Century Use of Magic Lanterns
First still photograph taken, using a glass plate technique
Claude Niepce's photograph the View from a Window at Le Gras
took nearly eight hours to expose.
Joseph Plateau and sons introduce the Phenakistoscope. Like
other toys of its kind, the Phenakistoscope was one of the
more successful illusion toys. Pictures on one disc viewed
through slots in the other, appeared to move when the two
were spun and viewed in a mirror.
Another illusion toy - the Zoetrope was introduced by William
George Horner. The Zoetrope used the same principle as Plateau's
Phenakistoscope but instead of discs the pictures and slots
are combined in a rotating drum. Zoetrope's were widely sold
Fox Talbot makes an important advancement in photograph production
with the introduction of negatives on paper - as opposed to
glass. Also around this time it became possible to print photographic
images on glass slides which could be projected using magic
Important in the development of motion pictures was the invention
of intermittent mechanisms - particularly those used in sewing
Emile Reynaud introduces the Praxinoscope. Similar in design
to Horner's Zoetrope, the illusion of movement produced by
the Praxinoscope was viewed on mirrors in the centre of the
drum rather than through slots on the outside.
Eadweard Muybridge achieves success after five years of trying
to capture movement. Muybridge was asked, in 1873, by the
ex-governor of California - Leland Stanford to settle a bet
as to whether horses hooves left the ground when they galloped.
He did this by setting up a bank of twelve cameras with trip-wires
connected to their shutters, each camera took a picture when
the horse tripped its wire. Muybridge developed a projector
to present his finding. He adapted Horner's Zoetrope to produce
Etienne Jules Marey, inspired by Muybridge's animal locomotion
studies, begins his own experiments to study the flight of
birds and other rapid animal movements . The result was a
photographic gun which exposed 12 images on the edge of a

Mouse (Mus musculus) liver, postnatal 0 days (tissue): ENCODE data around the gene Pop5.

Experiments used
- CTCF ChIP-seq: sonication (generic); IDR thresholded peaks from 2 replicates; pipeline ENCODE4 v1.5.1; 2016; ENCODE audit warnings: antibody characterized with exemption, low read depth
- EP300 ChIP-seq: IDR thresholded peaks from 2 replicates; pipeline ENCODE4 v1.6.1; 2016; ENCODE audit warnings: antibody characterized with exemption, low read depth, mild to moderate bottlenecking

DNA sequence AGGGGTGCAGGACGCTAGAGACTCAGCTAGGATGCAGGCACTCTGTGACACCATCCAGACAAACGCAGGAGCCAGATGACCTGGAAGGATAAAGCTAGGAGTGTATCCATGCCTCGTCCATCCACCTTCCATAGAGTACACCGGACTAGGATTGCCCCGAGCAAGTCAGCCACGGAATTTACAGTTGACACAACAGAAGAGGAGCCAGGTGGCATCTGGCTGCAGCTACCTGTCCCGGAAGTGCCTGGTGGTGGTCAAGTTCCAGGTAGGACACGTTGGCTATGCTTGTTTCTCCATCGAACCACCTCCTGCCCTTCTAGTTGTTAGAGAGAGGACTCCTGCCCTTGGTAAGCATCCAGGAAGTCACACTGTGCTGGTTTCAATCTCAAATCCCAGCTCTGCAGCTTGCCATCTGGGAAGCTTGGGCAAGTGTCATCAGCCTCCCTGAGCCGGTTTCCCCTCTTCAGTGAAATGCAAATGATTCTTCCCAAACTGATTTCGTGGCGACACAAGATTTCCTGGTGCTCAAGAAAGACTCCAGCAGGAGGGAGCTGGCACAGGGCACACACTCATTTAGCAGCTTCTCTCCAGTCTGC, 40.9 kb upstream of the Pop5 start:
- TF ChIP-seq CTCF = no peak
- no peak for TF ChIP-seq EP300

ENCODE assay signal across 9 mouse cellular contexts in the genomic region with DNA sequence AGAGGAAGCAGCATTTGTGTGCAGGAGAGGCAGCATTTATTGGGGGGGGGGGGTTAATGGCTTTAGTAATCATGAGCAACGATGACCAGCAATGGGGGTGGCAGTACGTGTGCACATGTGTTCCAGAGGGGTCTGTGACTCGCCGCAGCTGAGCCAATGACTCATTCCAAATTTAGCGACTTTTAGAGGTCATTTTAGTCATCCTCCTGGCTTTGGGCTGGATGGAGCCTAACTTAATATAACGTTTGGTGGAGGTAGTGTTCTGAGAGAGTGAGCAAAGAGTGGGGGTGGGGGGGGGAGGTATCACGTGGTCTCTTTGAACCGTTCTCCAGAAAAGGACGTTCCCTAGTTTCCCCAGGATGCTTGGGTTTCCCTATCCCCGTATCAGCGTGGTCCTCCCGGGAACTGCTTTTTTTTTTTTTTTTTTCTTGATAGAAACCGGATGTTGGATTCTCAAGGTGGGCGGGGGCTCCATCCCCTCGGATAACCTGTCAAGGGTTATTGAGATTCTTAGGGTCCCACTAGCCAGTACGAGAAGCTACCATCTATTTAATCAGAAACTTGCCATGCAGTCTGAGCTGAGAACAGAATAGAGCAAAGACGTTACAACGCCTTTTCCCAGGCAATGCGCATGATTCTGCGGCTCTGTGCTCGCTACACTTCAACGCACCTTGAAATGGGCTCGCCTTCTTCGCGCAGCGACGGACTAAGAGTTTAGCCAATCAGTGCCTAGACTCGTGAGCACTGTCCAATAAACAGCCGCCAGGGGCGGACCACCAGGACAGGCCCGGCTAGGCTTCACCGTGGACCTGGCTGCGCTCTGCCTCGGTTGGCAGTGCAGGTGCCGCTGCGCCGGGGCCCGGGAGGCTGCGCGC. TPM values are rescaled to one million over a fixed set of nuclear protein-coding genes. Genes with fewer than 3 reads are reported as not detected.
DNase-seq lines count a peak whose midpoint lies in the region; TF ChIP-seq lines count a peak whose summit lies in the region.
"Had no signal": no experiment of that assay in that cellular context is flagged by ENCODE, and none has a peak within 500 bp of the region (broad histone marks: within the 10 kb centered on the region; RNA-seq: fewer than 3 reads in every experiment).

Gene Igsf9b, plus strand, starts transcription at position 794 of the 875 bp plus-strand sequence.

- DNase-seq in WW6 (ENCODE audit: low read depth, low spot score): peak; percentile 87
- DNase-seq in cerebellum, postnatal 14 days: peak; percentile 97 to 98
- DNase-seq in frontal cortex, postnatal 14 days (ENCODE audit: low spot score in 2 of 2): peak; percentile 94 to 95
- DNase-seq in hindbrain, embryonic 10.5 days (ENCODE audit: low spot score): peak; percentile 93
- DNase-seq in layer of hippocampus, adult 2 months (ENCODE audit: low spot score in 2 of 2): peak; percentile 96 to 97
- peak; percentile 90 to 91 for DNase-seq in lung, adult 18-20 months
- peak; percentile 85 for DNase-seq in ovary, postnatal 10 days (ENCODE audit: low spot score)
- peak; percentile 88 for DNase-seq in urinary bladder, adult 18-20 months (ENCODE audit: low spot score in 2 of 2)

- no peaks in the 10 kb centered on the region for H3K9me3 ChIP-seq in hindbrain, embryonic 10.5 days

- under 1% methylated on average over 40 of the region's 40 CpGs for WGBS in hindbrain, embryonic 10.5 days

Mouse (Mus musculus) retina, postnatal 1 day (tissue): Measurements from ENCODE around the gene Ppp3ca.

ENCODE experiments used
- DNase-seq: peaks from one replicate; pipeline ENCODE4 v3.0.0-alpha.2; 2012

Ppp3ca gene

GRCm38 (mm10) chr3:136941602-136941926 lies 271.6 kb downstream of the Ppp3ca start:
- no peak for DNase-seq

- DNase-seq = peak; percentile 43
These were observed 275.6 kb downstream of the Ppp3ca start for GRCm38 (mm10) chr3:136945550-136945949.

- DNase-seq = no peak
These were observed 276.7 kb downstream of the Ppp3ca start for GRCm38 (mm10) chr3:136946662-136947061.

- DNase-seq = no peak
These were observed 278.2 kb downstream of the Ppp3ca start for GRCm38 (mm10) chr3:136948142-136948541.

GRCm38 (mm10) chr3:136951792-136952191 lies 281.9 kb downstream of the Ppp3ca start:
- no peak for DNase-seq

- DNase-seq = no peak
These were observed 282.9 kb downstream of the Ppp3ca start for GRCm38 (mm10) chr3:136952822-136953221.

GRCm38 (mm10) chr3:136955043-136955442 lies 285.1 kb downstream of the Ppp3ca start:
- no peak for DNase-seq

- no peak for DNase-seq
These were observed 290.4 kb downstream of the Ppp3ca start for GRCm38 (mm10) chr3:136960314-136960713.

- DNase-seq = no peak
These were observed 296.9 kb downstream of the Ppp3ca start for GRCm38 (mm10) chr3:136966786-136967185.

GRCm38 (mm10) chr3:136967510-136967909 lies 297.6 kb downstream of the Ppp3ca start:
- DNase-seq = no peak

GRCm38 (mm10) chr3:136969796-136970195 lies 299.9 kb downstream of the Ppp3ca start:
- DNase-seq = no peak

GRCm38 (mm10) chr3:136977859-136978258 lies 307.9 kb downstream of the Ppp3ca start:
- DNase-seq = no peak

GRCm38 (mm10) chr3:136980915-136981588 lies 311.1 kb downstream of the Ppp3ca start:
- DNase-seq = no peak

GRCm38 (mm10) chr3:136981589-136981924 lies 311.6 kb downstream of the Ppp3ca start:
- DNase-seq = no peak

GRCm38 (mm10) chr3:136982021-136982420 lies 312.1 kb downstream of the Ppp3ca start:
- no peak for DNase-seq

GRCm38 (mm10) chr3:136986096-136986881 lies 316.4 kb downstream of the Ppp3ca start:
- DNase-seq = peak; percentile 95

Emile Reynaud expands on his praxinoscope and using mirrors
and a lantern is about to project moving drawings onto a screen.
George Eastman devises a still camera which produces photographs
on sensitised paper which he sells using the name Kodak.
Etienne Marey (right) builds a box type moving picture camera
which uses an intermittent mechanism and strips of paper film.
Thomas A. Edison, inventor of the electric light bulb and
the phonograph decides to design machines for making and showing
moving pictures. With his assistant W.K.L Dickson (who did
most of the work), Edison began experimenting with adapting
the phonograph and tried in vain to make rows of tiny photographs
on similar cylinders.
Reynaud exhibits a much larger version of his praxinoscope.
Edison travels to Paris and views Marey's camera which uses
flexible film. Dickson then acquires some Eastman Kodak film
stock and begins work on a new type of machine.
By 1891, Edison and Dickson have their Kinetograph camera
and Kinetoscope viewing box ready for patenting and demonstration.
Using Eastman film cut into inch wide strips, Dickson punched
four holes in either side of each frame allowing toothed gears
to pull the film through the camera.
Using his projecting Praxinoscope, Reynaud holds the first
public exhibitions of motion pictures. Reynaud's device was
successful, using long strips of hand-painted frames, but